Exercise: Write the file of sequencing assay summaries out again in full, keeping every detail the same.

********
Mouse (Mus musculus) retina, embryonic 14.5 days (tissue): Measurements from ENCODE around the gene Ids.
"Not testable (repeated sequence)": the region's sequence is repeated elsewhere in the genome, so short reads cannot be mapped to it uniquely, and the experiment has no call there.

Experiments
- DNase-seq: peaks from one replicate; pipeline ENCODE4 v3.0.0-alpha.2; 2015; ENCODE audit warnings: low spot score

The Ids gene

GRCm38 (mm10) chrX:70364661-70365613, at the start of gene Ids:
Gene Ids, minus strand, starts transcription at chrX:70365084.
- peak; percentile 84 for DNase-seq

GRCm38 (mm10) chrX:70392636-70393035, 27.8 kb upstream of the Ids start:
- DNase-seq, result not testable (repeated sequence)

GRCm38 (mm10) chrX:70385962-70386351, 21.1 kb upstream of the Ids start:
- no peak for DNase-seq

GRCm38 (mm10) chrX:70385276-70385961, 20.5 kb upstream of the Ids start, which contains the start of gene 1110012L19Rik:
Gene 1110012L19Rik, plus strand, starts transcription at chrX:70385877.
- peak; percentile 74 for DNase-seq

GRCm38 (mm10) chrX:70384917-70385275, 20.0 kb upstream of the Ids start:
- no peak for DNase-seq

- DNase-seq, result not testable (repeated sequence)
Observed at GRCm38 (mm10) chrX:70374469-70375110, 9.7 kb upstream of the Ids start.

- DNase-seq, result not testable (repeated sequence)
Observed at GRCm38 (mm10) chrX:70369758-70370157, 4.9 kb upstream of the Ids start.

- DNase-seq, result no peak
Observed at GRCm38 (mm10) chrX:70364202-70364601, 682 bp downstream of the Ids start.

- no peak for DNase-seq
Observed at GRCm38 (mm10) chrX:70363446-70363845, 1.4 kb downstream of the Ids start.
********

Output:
Mouse (Mus musculus) retina, embryonic 14.5 days (tissue): Measurements from ENCODE around the gene Ids.
"Not testable (repeated sequence)": the region's sequence is repeated elsewhere in the genome, so short reads cannot be mapped to it uniquely, and the experiment has no call there.

Experiments
- DNase-seq: peaks from one replicate; pipeline ENCODE4 v3.0.0-alpha.2; 2015; ENCODE audit warnings: low spot score

The Ids gene

GRCm38 (mm10) chrX:70364661-70365613, at the start of gene Ids:
Gene Ids, minus strand, starts transcription at chrX:70365084.
- peak; percentile 84 for DNase-seq

GRCm38 (mm10) chrX:70392636-70393035, 27.8 kb upstream of the Ids start:
- DNase-seq, result not testable (repeated sequence)

GRCm38 (mm10) chrX:70385962-70386351, 21.1 kb upstream of the Ids start:
- no peak for DNase-seq

GRCm38 (mm10) chrX:70385276-70385961, 20.5 kb upstream of the Ids start, which contains the start of gene 1110012L19Rik:
Gene 1110012L19Rik, plus strand, starts transcription at chrX:70385877.
- peak; percentile 74 for DNase-seq

GRCm38 (mm10) chrX:70384917-70385275, 20.0 kb upstream of the Ids start:
- no peak for DNase-seq

- DNase-seq, result not testable (repeated sequence)
Observed at GRCm38 (mm10) chrX:70374469-70375110, 9.7 kb upstream of the Ids start.

- DNase-seq, result not testable (repeated sequence)
Observed at GRCm38 (mm10) chrX:70369758-70370157, 4.9 kb upstream of the Ids start.

- DNase-seq, result no peak
Observed at GRCm38 (mm10) chrX:70364202-70364601, 682 bp downstream of the Ids start.

- no peak for DNase-seq
Observed at GRCm38 (mm10) chrX:70363446-70363845, 1.4 kb downstream of the Ids start.